thumbnail group

Connect With Us:

ME Channels / AeroDef

Aerospace Suppliers Think Value Streams


To compete, aerospace component suppliers are more specialized than ever. Mich Tellier of Dassault Systèmes describes how this has changed production and how his company adapted its software.

In this one-on-one interview, Mich Tellier, vice president, industry solutions, aerospace and defense for Dassault Systèmes shares insights into how his company views value streams. He explains how these have emerged inside aerospace component suppliers and how Dassault Systèmes is adapting to meet the PLM needs of companies organized around them.

Dassault Systèmes recently introduced a new concept of how to offer software. They call it 3DExperience solutions. These are tailored offerings built on a business platform Mich Telliercomprising the company’s applications spanning CAD, CAE, or PDM functions along with custom user interfaces. They are intended to provide end-users only what they need. Intending to be far more easy to use, they use functions from individual Dassault Systèmes applications such as CATIA, ENOVIA or SIMULIA.

AeroDef: What do you mean by Value Streams?

The whole supply base is specialized. They are specialized either in design and fabrication of systems, where they make their own systems, or in structures, where they make specific types of structures. [Some Tier 1s] might specialize in three or four specific value streams at different divisions. From landing gear to metal parts to composite parts, suppliers for the sake of efficiency are organized around value streams.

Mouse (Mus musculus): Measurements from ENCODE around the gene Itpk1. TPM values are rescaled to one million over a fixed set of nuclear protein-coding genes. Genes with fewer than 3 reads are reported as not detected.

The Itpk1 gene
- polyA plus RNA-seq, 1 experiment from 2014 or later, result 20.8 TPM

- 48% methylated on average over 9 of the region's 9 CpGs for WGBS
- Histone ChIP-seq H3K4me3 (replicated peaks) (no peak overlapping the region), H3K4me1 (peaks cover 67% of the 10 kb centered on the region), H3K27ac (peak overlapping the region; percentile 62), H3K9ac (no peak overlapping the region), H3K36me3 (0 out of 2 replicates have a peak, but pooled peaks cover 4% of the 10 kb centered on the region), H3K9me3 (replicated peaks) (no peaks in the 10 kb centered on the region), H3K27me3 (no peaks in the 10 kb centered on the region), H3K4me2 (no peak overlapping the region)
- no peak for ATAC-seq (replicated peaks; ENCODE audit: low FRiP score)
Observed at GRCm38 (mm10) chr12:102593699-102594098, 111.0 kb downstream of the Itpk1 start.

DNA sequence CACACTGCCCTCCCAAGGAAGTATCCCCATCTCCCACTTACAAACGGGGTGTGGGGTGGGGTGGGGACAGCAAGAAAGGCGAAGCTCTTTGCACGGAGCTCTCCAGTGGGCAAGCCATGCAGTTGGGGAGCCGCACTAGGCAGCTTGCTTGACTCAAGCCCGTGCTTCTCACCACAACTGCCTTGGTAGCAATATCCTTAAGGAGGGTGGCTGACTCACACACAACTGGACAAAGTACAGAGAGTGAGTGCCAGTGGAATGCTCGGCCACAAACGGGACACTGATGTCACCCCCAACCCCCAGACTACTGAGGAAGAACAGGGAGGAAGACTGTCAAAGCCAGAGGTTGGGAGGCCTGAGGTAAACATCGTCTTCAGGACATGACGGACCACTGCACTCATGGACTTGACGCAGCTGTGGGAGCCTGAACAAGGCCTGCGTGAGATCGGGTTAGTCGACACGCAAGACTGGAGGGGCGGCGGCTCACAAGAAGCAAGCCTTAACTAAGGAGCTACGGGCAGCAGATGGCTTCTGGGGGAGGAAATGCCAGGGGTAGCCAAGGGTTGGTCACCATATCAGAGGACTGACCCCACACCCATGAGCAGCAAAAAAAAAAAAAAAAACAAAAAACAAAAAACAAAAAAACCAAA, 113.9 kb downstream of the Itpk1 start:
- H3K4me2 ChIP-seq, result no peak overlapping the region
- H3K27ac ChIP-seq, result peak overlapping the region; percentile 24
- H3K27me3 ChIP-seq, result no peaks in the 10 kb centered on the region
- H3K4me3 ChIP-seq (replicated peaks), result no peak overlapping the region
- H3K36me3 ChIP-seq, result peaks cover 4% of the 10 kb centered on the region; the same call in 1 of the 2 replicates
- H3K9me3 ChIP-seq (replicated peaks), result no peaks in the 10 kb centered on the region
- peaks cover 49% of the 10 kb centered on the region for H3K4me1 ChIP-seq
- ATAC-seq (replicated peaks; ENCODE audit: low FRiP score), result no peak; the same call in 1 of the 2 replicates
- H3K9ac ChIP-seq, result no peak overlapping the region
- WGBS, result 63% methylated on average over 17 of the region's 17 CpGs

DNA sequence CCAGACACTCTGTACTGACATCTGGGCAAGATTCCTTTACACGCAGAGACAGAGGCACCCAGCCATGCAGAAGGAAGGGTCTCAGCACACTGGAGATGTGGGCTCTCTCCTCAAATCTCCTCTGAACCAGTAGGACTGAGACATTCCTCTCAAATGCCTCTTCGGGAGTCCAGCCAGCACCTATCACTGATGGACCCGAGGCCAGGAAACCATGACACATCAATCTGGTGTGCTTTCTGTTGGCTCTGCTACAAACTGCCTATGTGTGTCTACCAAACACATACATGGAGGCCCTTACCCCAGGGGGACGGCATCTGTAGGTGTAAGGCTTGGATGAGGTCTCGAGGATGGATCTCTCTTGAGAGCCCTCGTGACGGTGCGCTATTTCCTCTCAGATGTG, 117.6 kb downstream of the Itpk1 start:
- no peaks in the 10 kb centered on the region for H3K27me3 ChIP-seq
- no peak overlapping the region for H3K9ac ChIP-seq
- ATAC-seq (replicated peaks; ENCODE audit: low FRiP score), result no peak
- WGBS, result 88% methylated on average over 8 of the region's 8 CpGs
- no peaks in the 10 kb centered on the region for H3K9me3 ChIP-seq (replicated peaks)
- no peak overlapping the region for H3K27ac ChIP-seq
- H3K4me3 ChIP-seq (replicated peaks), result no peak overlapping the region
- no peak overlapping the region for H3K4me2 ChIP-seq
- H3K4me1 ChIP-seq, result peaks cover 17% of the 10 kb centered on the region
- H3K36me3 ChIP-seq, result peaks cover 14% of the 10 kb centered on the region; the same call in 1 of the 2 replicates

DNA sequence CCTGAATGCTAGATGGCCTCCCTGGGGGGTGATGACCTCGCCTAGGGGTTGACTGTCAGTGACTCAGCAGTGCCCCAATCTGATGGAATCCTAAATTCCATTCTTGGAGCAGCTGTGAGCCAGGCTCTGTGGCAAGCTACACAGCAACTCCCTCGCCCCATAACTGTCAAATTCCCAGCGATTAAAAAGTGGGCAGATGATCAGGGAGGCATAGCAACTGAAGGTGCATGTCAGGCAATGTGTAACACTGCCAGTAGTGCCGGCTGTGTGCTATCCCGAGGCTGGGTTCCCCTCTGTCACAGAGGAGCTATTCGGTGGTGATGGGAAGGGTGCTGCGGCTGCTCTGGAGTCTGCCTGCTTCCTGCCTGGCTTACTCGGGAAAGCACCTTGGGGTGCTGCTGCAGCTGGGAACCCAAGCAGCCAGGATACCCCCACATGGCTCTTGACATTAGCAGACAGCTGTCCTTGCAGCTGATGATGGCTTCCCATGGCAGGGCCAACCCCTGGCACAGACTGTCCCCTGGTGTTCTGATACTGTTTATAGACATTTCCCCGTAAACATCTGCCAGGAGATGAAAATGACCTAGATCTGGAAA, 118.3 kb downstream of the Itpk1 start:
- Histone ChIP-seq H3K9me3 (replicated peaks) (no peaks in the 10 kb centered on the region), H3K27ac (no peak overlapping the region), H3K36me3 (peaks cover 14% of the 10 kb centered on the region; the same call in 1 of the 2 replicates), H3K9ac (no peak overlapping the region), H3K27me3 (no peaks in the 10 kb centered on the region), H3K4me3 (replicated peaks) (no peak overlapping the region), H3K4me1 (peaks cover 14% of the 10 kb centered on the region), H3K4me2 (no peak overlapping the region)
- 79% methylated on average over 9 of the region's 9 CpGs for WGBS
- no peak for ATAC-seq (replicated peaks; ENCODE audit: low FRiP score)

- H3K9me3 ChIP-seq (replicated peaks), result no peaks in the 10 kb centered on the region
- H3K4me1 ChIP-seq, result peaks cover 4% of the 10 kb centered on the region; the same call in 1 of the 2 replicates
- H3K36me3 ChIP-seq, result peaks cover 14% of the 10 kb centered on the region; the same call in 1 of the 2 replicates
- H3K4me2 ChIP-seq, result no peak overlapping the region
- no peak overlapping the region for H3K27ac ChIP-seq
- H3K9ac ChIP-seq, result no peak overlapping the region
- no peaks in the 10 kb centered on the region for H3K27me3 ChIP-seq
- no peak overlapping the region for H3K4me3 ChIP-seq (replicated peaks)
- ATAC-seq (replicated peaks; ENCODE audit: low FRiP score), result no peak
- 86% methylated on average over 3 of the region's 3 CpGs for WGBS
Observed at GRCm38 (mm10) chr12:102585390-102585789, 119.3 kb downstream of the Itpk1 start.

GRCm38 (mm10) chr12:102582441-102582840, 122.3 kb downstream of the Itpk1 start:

It makes them more efficient because they can supply similar parts for different programs and different OEMs.

AeroDef: Is this widespread?

Our research shows that in the aerospace and defense supply chain, 85 percent of suppliers are specialized on one value stream.

They also face the same challenges. These include: how to get to rate; how to be efficient in reusing their existing knowledge and; how to support multiple OEM’s. Supporting different OEMs means they have, perhaps, different design standards and formats.

But for them, the companies in the supply chain, what is important is their integrated value stream. They need to transition from design to fabrication to tooling to quality to inspection to material control and to get [their parts] out the door. How well they do that determines their P&L.

AeroDef: Did that affect how you designed your newest offerings?

Dassault Systèmes introduced two new 3DExperience solutions specifically aimed at both making it easier to introduce new technologies and increase design reuse. These are Winning Program and Co-Design to Target 3DExperiences. Co-Design to Target in particular provides consistent visibility much faster, usually on a weekly basis, and is ideal for enhancing performance of value streams. While we built these 3DExperiences to provide information for OEMs - they are OEM Centric - we realized that Co-Design to Target also had value and is perfectly tailored for the budgets of their suppliers as well.

Strategically we’re working on democratizing that technology. By that what I mean is making it easy to deploy, integrate, install, and adopt because some suppliers are quite small. For them, it has to be quick and easy to adopt.

AeroDef: Do they have to use only Dassault Systèmes technology?

No. Certainly we offer a full range of solutions, but if a company has specialized technology for simulation that it developed on its own, that can be incorporated.

Published Date : 10/7/2013

Editor's Picks

Advanced Manufacturing Media - SME
U.S. Office  |  One SME Drive, Dearborn, MI 48128  |  Customer Care: 800.733.4763  |  313.425.3000
Canadian Office  |  7100 Woodbine Avenue, Suite 312, Markham, ON, L3R 5J2  888.322.7333
Tooling U  |   3615 Superior Avenue East, Building 44, 6th Floor, Cleveland, OH 44114  |  866.706.8665